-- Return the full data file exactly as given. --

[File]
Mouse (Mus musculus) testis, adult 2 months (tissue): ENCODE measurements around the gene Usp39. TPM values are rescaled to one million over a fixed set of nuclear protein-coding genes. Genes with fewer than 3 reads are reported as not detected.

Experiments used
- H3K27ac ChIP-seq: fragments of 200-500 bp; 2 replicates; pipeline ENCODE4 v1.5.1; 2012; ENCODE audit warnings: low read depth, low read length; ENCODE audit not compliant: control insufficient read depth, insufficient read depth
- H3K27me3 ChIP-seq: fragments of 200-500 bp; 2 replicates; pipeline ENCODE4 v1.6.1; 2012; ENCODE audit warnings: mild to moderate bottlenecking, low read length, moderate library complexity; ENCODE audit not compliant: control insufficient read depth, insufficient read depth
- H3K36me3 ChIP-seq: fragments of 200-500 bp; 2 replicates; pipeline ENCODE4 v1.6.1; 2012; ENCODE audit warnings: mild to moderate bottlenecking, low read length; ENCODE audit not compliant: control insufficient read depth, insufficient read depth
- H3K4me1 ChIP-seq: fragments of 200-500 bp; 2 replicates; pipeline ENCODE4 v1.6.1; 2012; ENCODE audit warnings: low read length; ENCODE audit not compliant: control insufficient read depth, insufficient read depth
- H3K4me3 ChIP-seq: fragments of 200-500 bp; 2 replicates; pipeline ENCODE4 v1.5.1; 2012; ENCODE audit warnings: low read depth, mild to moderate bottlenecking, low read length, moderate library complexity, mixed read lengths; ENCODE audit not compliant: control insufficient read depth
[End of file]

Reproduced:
Mouse (Mus musculus) testis, adult 2 months (tissue): ENCODE measurements around the gene Usp39. TPM values are rescaled to one million over a fixed set of nuclear protein-coding genes. Genes with fewer than 3 reads are reported as not detected.

Experiments used
- H3K27ac ChIP-seq: fragments of 200-500 bp; 2 replicates; pipeline ENCODE4 v1.5.1; 2012; ENCODE audit warnings: low read depth, low read length; ENCODE audit not compliant: control insufficient read depth, insufficient read depth
- H3K27me3 ChIP-seq: fragments of 200-500 bp; 2 replicates; pipeline ENCODE4 v1.6.1; 2012; ENCODE audit warnings: mild to moderate bottlenecking, low read length, moderate library complexity; ENCODE audit not compliant: control insufficient read depth, insufficient read depth
- H3K36me3 ChIP-seq: fragments of 200-500 bp; 2 replicates; pipeline ENCODE4 v1.6.1; 2012; ENCODE audit warnings: mild to moderate bottlenecking, low read length; ENCODE audit not compliant: control insufficient read depth, insufficient read depth
- H3K4me1 ChIP-seq: fragments of 200-500 bp; 2 replicates; pipeline ENCODE4 v1.6.1; 2012; ENCODE audit warnings: low read length; ENCODE audit not compliant: control insufficient read depth, insufficient read depth
- H3K4me3 ChIP-seq: fragments of 200-500 bp; 2 replicates; pipeline ENCODE4 v1.5.1; 2012; ENCODE audit warnings: low read depth, mild to moderate bottlenecking, low read length, moderate library complexity, mixed read lengths; ENCODE audit not compliant: control insufficient read depth